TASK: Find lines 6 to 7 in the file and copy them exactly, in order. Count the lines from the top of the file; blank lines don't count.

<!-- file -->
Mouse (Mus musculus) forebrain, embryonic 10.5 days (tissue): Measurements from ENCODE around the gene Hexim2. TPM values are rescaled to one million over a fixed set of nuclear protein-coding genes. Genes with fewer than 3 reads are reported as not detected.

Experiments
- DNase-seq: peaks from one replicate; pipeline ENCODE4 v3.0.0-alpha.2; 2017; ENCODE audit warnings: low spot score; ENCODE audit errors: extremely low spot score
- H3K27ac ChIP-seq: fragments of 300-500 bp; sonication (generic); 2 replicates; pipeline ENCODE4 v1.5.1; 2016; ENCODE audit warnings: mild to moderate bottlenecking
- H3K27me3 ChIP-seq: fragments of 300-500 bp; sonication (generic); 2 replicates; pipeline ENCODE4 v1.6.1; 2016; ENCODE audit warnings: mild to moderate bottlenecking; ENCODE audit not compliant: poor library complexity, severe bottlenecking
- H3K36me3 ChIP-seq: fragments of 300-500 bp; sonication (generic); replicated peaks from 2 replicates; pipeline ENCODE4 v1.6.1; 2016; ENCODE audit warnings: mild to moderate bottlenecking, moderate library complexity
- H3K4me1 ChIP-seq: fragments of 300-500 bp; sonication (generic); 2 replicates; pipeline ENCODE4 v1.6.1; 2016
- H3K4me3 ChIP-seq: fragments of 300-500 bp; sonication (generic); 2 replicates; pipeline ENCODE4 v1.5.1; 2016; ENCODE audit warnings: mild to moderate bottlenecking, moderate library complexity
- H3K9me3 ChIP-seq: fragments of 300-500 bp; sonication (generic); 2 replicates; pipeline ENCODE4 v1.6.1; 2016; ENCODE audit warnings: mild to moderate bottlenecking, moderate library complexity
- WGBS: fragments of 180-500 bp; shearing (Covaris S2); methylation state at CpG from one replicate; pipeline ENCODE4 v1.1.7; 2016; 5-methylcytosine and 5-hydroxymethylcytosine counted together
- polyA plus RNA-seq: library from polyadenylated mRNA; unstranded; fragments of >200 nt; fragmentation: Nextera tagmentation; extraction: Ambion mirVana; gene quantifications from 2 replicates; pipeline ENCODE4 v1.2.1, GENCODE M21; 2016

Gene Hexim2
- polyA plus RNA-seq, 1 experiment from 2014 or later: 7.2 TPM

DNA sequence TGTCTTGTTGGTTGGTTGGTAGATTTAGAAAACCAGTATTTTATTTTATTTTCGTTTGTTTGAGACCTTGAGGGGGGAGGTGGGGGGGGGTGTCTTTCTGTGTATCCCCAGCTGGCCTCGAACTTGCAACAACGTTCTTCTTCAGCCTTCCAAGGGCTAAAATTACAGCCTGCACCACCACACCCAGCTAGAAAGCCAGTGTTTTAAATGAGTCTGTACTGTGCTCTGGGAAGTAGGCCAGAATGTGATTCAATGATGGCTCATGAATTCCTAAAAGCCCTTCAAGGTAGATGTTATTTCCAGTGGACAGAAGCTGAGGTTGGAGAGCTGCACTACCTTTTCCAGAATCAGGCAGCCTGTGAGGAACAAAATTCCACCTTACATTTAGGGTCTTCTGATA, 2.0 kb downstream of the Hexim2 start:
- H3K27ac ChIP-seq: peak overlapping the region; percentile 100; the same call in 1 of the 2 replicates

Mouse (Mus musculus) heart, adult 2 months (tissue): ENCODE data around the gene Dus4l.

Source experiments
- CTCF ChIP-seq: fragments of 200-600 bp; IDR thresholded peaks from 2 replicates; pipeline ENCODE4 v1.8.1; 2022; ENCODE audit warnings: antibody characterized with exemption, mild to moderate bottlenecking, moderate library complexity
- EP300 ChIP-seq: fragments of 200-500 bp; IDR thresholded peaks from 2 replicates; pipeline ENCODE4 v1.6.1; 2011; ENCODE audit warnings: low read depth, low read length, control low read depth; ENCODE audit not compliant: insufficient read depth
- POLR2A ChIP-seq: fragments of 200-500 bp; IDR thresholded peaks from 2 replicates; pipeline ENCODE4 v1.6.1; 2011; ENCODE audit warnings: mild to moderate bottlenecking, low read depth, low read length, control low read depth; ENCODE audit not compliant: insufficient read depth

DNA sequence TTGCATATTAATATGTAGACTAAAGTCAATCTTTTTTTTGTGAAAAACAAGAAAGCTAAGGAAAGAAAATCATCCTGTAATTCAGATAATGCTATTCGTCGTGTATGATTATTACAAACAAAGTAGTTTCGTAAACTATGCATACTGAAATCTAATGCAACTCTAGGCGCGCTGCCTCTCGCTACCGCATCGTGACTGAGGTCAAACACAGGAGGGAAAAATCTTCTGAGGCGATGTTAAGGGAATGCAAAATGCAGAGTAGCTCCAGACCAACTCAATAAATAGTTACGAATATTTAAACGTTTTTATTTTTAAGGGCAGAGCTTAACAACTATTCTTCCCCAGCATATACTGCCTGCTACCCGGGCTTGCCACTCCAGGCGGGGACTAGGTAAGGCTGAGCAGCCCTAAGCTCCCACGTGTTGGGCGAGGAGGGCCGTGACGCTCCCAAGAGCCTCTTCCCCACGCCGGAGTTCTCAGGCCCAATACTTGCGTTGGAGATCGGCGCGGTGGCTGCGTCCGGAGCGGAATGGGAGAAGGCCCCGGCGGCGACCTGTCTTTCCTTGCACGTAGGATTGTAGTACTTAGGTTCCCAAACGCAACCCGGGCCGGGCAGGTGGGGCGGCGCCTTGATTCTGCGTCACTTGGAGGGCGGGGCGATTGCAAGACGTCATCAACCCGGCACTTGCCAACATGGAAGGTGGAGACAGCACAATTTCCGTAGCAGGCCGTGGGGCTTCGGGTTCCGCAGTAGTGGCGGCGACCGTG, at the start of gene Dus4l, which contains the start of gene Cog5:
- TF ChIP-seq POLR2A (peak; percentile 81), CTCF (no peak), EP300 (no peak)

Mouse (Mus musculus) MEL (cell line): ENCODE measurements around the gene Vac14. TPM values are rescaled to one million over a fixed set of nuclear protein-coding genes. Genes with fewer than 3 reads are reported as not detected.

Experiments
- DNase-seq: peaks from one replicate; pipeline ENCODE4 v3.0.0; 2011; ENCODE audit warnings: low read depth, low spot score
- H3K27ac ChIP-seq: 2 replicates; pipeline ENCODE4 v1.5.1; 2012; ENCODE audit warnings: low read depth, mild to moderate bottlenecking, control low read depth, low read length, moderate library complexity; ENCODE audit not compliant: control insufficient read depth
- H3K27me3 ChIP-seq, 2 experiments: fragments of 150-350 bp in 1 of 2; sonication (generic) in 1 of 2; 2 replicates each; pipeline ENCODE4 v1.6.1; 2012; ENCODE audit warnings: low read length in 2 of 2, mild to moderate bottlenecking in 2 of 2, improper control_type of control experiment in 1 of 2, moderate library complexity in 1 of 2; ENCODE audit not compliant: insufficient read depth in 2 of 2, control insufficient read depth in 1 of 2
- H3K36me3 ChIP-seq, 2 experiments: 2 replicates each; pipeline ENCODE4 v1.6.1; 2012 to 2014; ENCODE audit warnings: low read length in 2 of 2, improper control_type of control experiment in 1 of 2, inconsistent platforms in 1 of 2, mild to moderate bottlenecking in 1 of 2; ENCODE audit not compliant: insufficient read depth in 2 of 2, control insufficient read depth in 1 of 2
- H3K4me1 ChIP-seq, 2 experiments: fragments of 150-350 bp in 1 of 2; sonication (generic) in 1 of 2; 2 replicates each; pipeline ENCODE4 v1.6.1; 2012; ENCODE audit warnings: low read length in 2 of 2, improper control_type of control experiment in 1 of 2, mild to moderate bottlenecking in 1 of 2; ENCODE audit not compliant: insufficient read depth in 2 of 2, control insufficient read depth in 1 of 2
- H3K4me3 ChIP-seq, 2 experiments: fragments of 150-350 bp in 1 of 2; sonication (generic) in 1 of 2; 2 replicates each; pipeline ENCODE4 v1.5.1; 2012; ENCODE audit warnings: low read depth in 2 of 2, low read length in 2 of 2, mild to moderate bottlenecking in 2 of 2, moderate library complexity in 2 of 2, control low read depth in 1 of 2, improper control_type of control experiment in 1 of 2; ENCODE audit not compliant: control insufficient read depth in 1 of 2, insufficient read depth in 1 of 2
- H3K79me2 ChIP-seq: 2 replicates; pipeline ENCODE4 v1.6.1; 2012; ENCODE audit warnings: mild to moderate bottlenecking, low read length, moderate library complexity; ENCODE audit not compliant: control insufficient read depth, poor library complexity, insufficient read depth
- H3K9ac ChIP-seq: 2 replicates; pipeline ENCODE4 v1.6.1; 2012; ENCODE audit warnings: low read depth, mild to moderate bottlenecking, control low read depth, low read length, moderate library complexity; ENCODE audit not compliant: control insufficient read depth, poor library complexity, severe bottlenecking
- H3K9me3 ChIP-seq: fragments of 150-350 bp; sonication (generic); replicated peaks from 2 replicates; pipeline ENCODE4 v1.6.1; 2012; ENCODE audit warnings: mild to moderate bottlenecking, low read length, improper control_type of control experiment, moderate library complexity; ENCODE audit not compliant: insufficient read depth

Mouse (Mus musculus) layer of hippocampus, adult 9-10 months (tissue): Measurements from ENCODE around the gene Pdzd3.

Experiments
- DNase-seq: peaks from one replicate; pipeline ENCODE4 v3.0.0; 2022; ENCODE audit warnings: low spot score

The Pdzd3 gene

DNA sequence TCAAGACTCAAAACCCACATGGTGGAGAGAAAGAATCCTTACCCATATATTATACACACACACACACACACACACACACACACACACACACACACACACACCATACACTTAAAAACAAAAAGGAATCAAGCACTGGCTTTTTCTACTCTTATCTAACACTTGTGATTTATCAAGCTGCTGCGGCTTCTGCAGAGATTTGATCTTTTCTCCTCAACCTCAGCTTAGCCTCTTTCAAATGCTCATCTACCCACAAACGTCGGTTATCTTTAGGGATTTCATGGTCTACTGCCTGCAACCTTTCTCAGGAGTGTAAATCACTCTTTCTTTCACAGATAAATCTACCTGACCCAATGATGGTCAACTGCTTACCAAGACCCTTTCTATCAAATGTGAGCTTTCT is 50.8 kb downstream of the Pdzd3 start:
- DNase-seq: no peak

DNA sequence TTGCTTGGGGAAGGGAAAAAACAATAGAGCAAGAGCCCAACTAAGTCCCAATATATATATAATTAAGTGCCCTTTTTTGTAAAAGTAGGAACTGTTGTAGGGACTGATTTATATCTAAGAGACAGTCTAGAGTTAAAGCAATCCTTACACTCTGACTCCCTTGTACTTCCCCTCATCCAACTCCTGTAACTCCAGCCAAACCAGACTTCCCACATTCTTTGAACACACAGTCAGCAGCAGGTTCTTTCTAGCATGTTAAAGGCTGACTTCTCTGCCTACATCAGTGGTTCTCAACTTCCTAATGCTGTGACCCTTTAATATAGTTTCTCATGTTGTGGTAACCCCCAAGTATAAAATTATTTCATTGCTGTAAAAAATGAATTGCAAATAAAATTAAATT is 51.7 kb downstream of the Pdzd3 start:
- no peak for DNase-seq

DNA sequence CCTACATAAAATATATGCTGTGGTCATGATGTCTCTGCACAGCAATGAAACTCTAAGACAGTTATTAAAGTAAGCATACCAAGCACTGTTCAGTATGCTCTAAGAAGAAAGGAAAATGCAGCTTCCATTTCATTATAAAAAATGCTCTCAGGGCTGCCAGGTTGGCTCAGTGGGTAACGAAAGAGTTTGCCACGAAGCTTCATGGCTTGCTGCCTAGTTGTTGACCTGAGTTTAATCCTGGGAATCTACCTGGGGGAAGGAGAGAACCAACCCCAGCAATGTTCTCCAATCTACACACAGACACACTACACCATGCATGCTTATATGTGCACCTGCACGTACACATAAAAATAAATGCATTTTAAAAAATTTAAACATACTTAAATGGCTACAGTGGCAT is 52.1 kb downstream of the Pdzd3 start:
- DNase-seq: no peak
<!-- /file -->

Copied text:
- H3K36me3 ChIP-seq: fragments of 300-500 bp; sonication (generic); replicated peaks from 2 replicates; pipeline ENCODE4 v1.6.1; 2016; ENCODE audit warnings: mild to moderate bottlenecking, moderate library complexity
- H3K4me1 ChIP-seq: fragments of 300-500 bp; sonication (generic); 2 replicates; pipeline ENCODE4 v1.6.1; 2016